Red Cross v. Judge Thomas J. Pokorny, 79 Ohio App. 3d 419, 607 N.E.2d 524 (Ohio Ct. App. 1992), but there the court merely refused to grant a writ of prohibition. In any event, that case is not binding precedent.
Federally chartered organizations must have sufficient connection with the federal government to be covered by Lehman. See Young v. U.S. Postal Service, 698 F. Supp. 1139 (S.D.N.Y. 1988) (no jury in action against the United States Postal Service, a federally chartered organization with federal funding and civil service employees), mandamus denied, In re Young, 869 F.2d 158, 159 (2d Cir. 1989); Jones-Hailey v. T.V.A., 660 F. Supp. 551 (E.D. Tenn. 1987) (no jury in action against the Tennessee Valley Authority, a federally chartered corporation acting as an instrumentality and agency of the government, with directors appointed by the President). Contra Hanna v. Federal Land Bank Association of Southern Illinois, 903 F.2d 1159 (7th Cir. 1990) (right to jury trial in action against the Production Credit Association and the Federal Land Bank Association, federally chartered banks owned and operated by private citizens).
In Department of Employment v. United States, 385 U.S. 355, 17 L. Ed. 2d 414, 87 S. Ct. 464 (1966), the Supreme Court stated, "Although there is no simple test for ascertaining whether an institution is so closely related to governmental activity as to become a tax-immune instrumentality, the Red Cross is clearly such an instrumentality." Id. at 358-59. The Court based this conclusion on several factors: the Red Cross charter provides for a regular financial audit by the Department of Defense; the President appoints the principal officer and seven of the other 49 governors; the Red Cross meets this country's obligations under various international treaties and performs "a wide variety of functions indispensable to the workings of our Armed Forces around the globe"; and the federal government has provided "substantial material assistance" to the Red Cross by providing a federal building for the organization's permanent headquarters.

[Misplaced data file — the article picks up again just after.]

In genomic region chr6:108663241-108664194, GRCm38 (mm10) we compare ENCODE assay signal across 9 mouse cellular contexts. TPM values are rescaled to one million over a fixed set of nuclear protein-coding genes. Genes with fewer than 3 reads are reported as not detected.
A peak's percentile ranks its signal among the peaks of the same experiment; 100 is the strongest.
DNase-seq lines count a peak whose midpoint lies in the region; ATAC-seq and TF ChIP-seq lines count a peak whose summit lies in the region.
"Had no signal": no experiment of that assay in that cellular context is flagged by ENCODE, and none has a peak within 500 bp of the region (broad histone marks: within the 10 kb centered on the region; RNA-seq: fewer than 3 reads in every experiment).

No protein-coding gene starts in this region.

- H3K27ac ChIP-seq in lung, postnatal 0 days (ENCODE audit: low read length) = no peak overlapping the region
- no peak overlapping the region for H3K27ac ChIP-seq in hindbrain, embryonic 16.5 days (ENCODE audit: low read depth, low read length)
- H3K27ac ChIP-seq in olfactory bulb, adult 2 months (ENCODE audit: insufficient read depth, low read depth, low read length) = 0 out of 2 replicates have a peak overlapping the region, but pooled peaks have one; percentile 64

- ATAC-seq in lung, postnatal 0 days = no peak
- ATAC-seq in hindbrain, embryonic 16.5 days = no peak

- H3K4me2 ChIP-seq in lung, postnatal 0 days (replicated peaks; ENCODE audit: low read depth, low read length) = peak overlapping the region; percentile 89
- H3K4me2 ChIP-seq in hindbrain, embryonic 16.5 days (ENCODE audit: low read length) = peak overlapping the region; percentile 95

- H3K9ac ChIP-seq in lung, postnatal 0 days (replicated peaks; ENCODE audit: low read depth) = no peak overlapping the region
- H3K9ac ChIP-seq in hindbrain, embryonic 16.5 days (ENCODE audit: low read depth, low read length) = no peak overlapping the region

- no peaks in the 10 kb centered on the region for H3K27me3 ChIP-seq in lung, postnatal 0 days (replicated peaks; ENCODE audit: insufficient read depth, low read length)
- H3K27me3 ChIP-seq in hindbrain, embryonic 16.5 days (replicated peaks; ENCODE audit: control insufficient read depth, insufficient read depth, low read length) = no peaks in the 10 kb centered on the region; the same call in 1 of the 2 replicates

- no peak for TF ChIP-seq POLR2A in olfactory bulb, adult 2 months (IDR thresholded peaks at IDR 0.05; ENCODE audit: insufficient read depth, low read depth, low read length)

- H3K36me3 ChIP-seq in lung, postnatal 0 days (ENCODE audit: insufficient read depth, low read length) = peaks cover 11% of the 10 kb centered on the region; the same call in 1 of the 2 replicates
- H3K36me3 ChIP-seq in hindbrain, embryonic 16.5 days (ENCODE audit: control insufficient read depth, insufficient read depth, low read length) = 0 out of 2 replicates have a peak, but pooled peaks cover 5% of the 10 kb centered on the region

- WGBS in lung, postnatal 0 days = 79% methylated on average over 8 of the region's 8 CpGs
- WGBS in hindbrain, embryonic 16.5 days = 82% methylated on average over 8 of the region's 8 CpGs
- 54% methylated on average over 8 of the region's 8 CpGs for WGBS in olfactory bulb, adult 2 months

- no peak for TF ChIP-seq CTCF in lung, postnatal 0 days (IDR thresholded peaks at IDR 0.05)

Time and again, both the President and the Congress have recognized and acted in reliance upon the Red Cross's status as an arm of the Government. In those respects in which the Red Cross differs from the usual government agency--e.g., in that its employees are not employees of the United States, and that government officials do not decide its everyday affairs--the Red Cross is like other institutions--e.g., national banks--whose status as tax-immune instrumentalities of the United States is beyond dispute.
Id. at 359-60 (emphasis added).
Courts have consistently granted the Red Cross federal government exemptions. See U.S. v. City of Spokane, 918 F.2d 84, 86-88 (9th Cir. 1990) (Red Cross immune from state and local taxation of lawfully conducted gambling activities), cert. denied, 115 L. Ed. 2d 1053, 111 S. Ct. 2888 (1991); Doe v. American National Red Cross, No. 91-03- CIV-3-BR, 1992 U.S. Dist. LEXIS 11611, at *2 (E.D.N.C. January 30, 1992) (order denying plaintiff's motion to amend its complaint to assert a claim for punitive damages because the Red Cross is a federal instrumentality exempt from punitive damages).